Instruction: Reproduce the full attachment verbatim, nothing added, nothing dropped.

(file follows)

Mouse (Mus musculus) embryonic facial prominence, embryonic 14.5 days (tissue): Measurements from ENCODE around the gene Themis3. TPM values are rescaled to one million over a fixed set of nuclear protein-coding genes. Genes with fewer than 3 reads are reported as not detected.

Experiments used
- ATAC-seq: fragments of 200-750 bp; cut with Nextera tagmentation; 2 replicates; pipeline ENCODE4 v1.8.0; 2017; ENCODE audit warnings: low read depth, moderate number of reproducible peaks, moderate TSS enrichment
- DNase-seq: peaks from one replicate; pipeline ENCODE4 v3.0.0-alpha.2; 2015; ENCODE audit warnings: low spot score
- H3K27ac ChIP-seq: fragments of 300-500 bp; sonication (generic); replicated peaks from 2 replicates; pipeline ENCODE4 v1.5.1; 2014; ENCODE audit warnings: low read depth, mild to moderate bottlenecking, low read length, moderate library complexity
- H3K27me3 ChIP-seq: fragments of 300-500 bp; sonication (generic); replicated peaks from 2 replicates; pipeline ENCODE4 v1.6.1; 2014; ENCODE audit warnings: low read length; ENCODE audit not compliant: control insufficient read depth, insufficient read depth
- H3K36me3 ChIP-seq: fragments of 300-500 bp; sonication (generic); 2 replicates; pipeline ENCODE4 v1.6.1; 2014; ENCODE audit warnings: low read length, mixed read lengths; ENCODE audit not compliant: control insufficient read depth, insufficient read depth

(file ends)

Mouse (Mus musculus) embryonic facial prominence, embryonic 14.5 days (tissue): Measurements from ENCODE around the gene Themis3. TPM values are rescaled to one million over a fixed set of nuclear protein-coding genes. Genes with fewer than 3 reads are reported as not detected.

Experiments used
- ATAC-seq: fragments of 200-750 bp; cut with Nextera tagmentation; 2 replicates; pipeline ENCODE4 v1.8.0; 2017; ENCODE audit warnings: low read depth, moderate number of reproducible peaks, moderate TSS enrichment
- DNase-seq: peaks from one replicate; pipeline ENCODE4 v3.0.0-alpha.2; 2015; ENCODE audit warnings: low spot score
- H3K27ac ChIP-seq: fragments of 300-500 bp; sonication (generic); replicated peaks from 2 replicates; pipeline ENCODE4 v1.5.1; 2014; ENCODE audit warnings: low read depth, mild to moderate bottlenecking, low read length, moderate library complexity
- H3K27me3 ChIP-seq: fragments of 300-500 bp; sonication (generic); replicated peaks from 2 replicates; pipeline ENCODE4 v1.6.1; 2014; ENCODE audit warnings: low read length; ENCODE audit not compliant: control insufficient read depth, insufficient read depth
- H3K36me3 ChIP-seq: fragments of 300-500 bp; sonication (generic); 2 replicates; pipeline ENCODE4 v1.6.1; 2014; ENCODE audit warnings: low read length, mixed read lengths; ENCODE audit not compliant: control insufficient read depth, insufficient read depth